Controlling your emotions is hard, regardless of your age. When you’re in the checkout line at the store and a 2-year-old has a meltdown because they can’t have a candy bar, nobody is shocked because well, they are two. It’s totally another story when an adult who is unable to regulate their emotions has a public meltdown.
Unfortunately, a rising number of teens and adults seem to be struggling with emotional and impulse control, and the results are often disastrous. Think road rage, someone cutting in line or even publicly expressing a different opinion in a rude manner.
The Child Mind Institute defines self-regulation as the ability to manage emotions and behavior in accordance with situational demands. Consider it a skill set that enables children, as they mature. It directs their own behavior toward a goal, despite the unpredictability of the world and their own feelings.
- Being able to resist highly-emotional reactions to upsetting stimuli,
- Calming yourself down if you get upset,
- Adjusting to a change in expectations, and
- Handling frustration without an outburst.
Children who don’t learn this skill struggle to self-regulate as they get older. And, if you’ve ever experienced this out-of-control feeling, you know it’s not a good thing. Often controlling your emotions feels the same. There is good news, though. If you didn’t learn this skill as a child, it is still possible to learn it as an adult.
Your emotional brain processes information in two milliseconds. Keeping yourself under control during a frustrating experience involves being able to pause between the feeling and your response.
There is a trigger; someone pushes your buttons (we all have an easy button). An instant reaction follows, accompanied by a strong emotion, often followed by a feeling of remorse. This is the body’s automatic built-in protection system, AKA “fight, flight or freeze.”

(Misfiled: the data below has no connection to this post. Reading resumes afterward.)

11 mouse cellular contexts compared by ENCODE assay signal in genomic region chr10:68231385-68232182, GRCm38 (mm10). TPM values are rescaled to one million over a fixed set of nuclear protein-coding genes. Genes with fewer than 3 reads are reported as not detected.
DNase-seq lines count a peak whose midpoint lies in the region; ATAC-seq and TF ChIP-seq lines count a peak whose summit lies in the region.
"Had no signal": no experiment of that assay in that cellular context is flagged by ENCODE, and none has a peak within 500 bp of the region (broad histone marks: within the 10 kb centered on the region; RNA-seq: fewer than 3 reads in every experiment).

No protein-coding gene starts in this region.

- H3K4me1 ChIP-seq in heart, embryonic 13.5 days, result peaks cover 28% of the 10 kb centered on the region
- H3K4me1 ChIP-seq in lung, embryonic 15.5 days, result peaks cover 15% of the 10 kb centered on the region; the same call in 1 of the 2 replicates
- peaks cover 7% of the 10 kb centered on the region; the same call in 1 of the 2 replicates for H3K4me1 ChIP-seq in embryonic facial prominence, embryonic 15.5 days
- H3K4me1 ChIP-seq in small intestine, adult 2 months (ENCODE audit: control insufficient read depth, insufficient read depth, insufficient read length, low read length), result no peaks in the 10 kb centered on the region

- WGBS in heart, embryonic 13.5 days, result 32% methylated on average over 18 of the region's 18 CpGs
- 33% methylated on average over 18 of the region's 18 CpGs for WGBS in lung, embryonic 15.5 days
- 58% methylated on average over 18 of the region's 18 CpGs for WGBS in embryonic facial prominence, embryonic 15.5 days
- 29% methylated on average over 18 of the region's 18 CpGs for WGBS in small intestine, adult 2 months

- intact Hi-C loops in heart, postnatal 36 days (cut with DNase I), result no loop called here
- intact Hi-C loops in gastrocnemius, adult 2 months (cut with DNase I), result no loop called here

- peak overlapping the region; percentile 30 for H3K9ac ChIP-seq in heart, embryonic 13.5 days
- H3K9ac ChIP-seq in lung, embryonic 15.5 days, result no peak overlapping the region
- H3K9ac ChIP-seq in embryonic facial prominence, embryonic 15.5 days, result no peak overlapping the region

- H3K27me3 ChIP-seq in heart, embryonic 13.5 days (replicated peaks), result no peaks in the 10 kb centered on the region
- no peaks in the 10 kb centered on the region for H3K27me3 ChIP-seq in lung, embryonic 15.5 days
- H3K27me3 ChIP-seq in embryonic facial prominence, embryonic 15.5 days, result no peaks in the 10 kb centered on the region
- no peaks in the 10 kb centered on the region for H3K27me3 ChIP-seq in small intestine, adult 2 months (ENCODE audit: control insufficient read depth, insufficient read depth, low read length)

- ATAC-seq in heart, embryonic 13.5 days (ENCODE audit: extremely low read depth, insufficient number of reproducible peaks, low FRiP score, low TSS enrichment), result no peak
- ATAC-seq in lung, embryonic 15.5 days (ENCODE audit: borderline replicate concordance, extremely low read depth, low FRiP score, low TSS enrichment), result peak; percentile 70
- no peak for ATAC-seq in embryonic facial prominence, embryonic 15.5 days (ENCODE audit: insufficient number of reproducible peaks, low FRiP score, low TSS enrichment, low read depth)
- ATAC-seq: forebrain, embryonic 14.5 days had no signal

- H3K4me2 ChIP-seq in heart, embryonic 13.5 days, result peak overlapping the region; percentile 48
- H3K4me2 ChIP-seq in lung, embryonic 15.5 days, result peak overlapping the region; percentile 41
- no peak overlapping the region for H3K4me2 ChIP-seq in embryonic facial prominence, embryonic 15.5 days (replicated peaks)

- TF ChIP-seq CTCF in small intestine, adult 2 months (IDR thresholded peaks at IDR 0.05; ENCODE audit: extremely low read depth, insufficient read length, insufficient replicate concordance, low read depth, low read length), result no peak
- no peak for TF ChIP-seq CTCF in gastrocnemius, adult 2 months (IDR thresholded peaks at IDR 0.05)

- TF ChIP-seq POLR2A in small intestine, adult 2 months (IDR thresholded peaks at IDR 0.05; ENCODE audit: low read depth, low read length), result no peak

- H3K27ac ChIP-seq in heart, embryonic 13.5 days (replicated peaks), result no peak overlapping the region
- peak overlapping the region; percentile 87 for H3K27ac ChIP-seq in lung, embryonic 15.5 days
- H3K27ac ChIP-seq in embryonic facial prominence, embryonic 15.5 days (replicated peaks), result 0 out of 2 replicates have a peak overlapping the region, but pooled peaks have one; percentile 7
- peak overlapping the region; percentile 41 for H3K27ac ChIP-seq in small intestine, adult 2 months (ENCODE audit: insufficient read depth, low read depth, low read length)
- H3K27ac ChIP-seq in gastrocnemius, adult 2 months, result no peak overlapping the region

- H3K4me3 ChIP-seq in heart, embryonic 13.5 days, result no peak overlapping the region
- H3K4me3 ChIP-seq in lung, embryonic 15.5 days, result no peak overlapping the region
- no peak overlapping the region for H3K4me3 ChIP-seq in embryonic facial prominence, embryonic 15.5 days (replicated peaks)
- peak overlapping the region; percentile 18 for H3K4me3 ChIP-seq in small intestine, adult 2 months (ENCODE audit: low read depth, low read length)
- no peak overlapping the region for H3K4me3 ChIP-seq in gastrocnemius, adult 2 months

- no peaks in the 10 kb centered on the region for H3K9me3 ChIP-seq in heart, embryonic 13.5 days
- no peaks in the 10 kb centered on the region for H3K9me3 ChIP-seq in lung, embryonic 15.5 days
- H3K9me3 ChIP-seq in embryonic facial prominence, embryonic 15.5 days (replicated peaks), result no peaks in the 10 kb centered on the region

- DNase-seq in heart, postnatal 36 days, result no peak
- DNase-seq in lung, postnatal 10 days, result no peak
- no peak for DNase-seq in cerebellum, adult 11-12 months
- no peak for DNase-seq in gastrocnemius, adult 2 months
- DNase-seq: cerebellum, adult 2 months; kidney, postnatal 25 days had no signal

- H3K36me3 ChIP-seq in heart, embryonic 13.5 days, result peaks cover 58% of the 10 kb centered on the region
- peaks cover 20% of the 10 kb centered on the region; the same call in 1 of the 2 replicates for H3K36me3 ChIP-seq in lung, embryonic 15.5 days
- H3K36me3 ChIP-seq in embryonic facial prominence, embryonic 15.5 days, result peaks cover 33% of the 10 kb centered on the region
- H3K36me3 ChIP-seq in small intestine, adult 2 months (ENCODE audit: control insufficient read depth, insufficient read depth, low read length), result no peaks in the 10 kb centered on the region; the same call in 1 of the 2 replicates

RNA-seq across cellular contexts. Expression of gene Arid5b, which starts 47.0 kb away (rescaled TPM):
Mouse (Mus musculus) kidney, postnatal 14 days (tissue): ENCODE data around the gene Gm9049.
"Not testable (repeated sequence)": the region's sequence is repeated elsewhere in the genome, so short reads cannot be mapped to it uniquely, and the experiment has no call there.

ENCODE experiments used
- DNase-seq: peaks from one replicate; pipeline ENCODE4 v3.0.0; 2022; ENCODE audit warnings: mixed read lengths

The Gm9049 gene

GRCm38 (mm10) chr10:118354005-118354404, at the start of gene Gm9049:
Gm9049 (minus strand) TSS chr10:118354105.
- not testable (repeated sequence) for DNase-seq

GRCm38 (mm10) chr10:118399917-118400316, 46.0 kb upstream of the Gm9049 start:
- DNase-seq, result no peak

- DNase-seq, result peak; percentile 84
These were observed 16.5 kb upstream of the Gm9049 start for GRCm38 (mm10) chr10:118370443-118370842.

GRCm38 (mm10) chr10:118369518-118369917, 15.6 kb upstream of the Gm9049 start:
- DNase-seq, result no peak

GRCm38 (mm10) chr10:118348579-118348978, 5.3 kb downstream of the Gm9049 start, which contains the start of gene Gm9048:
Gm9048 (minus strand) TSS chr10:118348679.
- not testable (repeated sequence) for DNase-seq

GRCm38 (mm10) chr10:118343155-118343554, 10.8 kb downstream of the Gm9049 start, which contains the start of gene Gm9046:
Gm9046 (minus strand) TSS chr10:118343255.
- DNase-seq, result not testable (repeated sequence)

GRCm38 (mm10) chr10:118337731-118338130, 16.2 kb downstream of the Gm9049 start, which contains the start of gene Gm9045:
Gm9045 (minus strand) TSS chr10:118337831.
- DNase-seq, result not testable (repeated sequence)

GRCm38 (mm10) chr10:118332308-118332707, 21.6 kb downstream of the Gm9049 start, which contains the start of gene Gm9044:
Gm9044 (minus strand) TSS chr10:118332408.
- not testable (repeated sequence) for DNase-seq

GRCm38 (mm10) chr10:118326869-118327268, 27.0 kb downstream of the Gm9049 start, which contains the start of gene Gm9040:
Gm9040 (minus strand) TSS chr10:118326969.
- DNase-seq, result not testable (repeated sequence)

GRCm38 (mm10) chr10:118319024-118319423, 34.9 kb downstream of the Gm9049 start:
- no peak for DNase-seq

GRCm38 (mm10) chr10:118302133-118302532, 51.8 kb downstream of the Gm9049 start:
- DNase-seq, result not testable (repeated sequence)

Your rational brain, which helps you make sound decisions, processes information in 500 milliseconds, 250 times longer than your emotional brain. People have to learn how to assess situations quickly, but if they don’t pause long enough to discern what is actually happening, their emotional brain can take control before their rational brain has a chance to kick into gear.
If you or someone you know struggles with self-regulation, it’s not too late! You just have to be intentional about choosing to behave differently.
Think about what you can control and what you cannot. You cannot control how other people behave, but you can choose how you will respond or engage with them. Sometimes, the best response is to do nothing.
Learn how to master your feelings, versus letting them master you will serve you well. For example, when someone cuts you off when you’re driving, you suddenly feel your heart rate go up, adrenaline starts flowing, and your first instinct is to go after them. However, if you practice emotional regulation, you can take a breath, even acknowledge that that makes you angry, but then let it go because the consequences of your actions could bring harm to you, that driver and others who never involved themselves.
This should not be interpreted as people not being able to stand up for themselves or being silenced. Instead, learning how to master controlling your emotions can help people develop calm and constructive ways to have their voice heard. When people are out of control, it’s highly unlikely that anything positive will come from the situation.
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